Erythrocyte sedimentation rateFrom Wikipedia, the free encyclopediaThe erythrocyte sedimentation rate (ESR), also called a sedimentation rate, sed rate or 'Biernacki Reaction', is a non-specific measure of inflammation that is commonly used as a medical screening test.To perform the test, anticoagulated blood is placed in an upright tube, known as a Wintrobe tube and the rate at which the red blood cells fall is measured and reported in mm/h.When an inflammatory process is present, the high proportion of fibrinogen in the blood causes red blood cells to stick to each other. The red cells form stacks called 'rouleaux' which settle faster. Rouleau formation can also occur in association with some lymphoproliferative disorders in which one or more immunoglobulins are secreted in high amounts. Rouleau formation is however a physiological finding in some equidae and can be as such in felidae and suidae species, namely the horse, cat and pig respectively.The ESR is increased by any cause or focus of inflammation. The basal ESR is slightly higher in females.HistoryThis test was invented in 1897 by the Polish doctor Edmund Biernacki. In 1918 the Swedish pathologist Robin Fåhræus declared the same. Fåhræus is still known as the inventor of ESR in the Western world although Fåhræus accepted that he wasn't the first.UsesAlthough it is frequently ordered, the erythrocyte sedimentation rate (ESR) is not a useful screening test. It is only useful for diagnosing three diseases: myeloma, temporal arteritis and polymyalgia rheumatica (in which it may exceed 100 mm/hour).It is commonly used for a differential diagnosis for Kawasaki's Disease and it may be increased in some chronic infective conditions like tuberculosis and infective endocarditis. It is a component of the PDCAI, an index for assessment of severity of inflammatory bowel disease in children.The clinical usefulness of erythrocyte sedimentation rate (ESR) is limited to monitoring the response to therapy in certain inflammatory diseases such as temporal arteritis, polymyalgia rheumatica, rheumatoid arthritis. It can also be used as a crude measure of response in Hodgkin's disease.The use of the ESR as a screening test in asymptomatic persons is limited by its low sensitivity and specificity. When there is a moderate suspicion of disease, the ESR may have some value as a "sickness index."An elevated ESR in the absence of other findings should NOT trigger an extensive laboratory or radiographic evaluation.Normal ValuesNote: mm/hr. = millimeters per hour.Adults (Westergren method):Men under 50 years old: less than 15 mm/hr. Men over 50 years old: less than 20 mm/hr. Women under 50 years old: less than 20 mm/hr. Women over 50 years old: less than 30 mm/hr. It is increased in states of anemia. Children (Westergren method):Newborn: 0 to 2 mm/hr. Neonatal to puberty: 3 to 13 mm/hr.more from: http://en.wikipedia.org/wiki/Erythrocyte_sedimentation_rate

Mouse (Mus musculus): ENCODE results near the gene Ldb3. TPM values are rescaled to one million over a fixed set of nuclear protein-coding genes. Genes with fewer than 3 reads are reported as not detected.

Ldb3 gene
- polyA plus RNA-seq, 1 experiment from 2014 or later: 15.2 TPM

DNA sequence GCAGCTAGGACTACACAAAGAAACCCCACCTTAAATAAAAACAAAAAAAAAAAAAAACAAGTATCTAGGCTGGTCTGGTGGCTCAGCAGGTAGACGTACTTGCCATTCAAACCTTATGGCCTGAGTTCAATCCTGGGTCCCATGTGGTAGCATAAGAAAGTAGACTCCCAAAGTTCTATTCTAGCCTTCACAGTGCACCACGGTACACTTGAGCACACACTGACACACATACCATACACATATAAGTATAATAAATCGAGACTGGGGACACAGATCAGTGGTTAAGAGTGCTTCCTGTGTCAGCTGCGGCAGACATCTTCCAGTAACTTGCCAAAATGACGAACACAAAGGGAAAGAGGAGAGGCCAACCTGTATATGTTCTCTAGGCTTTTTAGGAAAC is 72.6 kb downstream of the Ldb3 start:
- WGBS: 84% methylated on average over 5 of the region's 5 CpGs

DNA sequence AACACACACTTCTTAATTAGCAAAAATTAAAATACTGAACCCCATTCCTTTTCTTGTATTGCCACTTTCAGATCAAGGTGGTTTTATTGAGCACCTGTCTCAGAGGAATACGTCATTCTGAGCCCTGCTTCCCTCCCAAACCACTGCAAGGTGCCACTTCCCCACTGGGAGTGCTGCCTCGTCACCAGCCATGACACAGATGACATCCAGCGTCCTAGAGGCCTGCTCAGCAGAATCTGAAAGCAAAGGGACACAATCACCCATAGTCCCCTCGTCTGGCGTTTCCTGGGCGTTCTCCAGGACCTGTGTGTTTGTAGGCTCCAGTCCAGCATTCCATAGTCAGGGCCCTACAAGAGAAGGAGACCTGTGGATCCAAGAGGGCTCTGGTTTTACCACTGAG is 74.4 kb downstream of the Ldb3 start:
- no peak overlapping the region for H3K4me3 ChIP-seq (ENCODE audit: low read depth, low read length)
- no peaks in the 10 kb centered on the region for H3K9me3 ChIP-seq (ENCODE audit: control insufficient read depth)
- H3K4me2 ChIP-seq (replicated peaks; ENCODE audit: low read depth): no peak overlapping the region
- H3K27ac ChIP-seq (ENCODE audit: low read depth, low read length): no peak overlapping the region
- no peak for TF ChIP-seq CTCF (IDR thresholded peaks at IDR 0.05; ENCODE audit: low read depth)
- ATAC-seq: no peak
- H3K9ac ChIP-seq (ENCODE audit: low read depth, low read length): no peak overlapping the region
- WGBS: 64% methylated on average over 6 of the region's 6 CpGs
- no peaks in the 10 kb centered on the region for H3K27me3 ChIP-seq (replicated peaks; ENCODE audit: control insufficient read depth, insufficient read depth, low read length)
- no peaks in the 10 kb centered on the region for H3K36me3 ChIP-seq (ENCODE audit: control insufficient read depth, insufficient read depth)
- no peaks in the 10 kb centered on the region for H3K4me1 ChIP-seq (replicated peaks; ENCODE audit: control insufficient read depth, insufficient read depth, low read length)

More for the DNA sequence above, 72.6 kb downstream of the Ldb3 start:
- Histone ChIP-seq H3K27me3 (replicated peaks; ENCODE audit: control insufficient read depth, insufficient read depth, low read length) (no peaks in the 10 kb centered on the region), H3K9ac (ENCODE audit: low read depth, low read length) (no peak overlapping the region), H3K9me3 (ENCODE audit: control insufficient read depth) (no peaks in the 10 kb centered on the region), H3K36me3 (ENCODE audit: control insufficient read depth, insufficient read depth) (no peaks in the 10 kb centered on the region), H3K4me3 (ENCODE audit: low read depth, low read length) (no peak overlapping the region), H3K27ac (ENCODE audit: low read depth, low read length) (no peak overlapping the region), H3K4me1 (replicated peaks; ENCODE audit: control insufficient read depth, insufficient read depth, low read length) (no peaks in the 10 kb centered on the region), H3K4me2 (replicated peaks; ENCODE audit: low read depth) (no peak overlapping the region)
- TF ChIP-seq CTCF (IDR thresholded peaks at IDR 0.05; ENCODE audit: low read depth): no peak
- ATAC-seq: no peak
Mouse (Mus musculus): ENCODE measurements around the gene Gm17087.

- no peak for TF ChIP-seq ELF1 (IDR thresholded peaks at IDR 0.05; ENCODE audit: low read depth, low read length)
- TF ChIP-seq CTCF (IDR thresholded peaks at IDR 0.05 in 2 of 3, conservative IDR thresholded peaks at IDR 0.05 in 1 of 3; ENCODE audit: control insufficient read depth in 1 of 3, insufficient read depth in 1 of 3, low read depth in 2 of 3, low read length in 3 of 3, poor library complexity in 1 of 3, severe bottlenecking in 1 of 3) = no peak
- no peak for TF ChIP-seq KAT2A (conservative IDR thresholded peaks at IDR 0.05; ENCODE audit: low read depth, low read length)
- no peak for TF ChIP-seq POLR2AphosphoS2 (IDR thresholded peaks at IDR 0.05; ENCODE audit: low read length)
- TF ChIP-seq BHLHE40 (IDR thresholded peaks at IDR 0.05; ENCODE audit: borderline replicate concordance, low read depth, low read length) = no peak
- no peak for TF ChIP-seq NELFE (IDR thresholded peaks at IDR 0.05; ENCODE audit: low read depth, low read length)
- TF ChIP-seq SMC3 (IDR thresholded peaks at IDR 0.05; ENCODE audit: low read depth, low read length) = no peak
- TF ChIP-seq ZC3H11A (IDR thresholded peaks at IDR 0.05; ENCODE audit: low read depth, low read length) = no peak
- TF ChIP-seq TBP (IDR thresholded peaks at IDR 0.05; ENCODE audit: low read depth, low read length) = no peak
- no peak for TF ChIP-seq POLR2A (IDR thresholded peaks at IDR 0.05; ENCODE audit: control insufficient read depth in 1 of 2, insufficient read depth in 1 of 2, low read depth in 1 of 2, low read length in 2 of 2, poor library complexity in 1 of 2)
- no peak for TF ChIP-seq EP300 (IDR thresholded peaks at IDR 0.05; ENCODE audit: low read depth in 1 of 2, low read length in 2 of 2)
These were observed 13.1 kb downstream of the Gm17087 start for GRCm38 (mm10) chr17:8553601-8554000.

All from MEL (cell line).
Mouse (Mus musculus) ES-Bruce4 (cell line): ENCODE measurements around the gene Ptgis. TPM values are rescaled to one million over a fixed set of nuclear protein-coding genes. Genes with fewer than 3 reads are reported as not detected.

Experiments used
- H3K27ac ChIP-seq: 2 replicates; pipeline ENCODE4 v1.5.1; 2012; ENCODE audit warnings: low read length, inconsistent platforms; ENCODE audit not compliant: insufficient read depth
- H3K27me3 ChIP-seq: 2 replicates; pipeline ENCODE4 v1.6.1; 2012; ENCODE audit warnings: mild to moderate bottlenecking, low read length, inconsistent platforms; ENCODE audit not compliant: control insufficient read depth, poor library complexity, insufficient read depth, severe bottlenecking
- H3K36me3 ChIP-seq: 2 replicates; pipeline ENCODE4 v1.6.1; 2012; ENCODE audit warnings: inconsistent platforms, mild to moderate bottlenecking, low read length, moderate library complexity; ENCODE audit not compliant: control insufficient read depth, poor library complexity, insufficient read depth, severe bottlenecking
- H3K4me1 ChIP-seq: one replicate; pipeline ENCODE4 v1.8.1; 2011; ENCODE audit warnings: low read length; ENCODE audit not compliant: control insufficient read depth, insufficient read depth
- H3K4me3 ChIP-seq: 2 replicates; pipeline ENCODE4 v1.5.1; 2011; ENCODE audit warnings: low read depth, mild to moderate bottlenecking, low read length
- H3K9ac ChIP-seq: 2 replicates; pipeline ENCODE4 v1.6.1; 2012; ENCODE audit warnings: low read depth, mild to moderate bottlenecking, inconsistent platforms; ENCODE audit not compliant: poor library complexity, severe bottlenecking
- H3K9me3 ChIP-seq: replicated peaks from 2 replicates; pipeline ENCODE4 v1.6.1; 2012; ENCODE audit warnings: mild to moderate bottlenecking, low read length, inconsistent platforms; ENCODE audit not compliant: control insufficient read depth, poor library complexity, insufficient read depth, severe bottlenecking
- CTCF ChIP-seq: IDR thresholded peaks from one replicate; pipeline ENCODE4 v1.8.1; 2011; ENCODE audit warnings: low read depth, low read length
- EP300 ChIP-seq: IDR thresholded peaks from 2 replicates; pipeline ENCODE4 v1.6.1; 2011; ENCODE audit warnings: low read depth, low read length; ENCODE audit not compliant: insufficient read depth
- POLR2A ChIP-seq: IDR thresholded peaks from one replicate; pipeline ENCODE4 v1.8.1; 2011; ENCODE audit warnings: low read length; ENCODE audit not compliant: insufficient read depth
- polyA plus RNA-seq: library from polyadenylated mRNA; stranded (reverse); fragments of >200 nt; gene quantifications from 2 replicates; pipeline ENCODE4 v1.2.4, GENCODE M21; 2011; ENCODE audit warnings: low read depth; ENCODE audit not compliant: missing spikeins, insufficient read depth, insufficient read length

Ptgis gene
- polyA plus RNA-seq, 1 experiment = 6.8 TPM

This is thyrotoxicosis, an excess of circulating thyroid hormone (thyroxine). In this case the cause is Graves Disease, which is associated with the production of an antibody that triggers the thyroid to over-produce thyroxine. Thyroxine determines metabolic rate and potentiates the action of adrenaline and adrenaline-like chemicals. Excess thyroxine causes tachycardia (fast heart rate) and arrhythmias (irregular heart rate), high blood pressure, intolerance of heat, increased appetite, weight loss, and proximal muscle wasting.The secretion of thyroxine is under the control of the brain's pituitary gland, which releases a chemical called TSH (thyroid stimulating hormone). This is part of a negative feedback loop: TSH stimulates the thyroid to release thyroxine, which then shuts off the supply of TSH from the brain.Occasionally, and more often in women, the body produces an auto-antibody that can bind to and activate the TSH receptor on cells in the thyroid. This bypasses the usual TSH control of thyroxine production and results in very low or undetectable TSH levels, because the excessive thyroxine in the blood stream shuts off TSH secretion. This is an important test to do because it rules out a problem with the pituitary (such as a tumour) producing too much TSH as the cause of the hyperthyroidism.There are several ways to manage Graves Disease. The favoured option is known as block and replace. Patients are given an anti-thyroid drug known as carbimazole (or an alternative thyro-static called propylthiouracil), which suppress thyroxine production. This is continued for 6-9 months (with monitoring of thyroxine and supplementation where required).The suppression is then withdrawn; in a number of patients the condition seems to abate. If several rounds of suppressive therapy fail then radio-iodine is given to ablate the thyroid, and the patient is given exogenenous thyroxine to take by mouth to maintain correct levels (using the TSH level to check whether they are being adequately medicated).Chris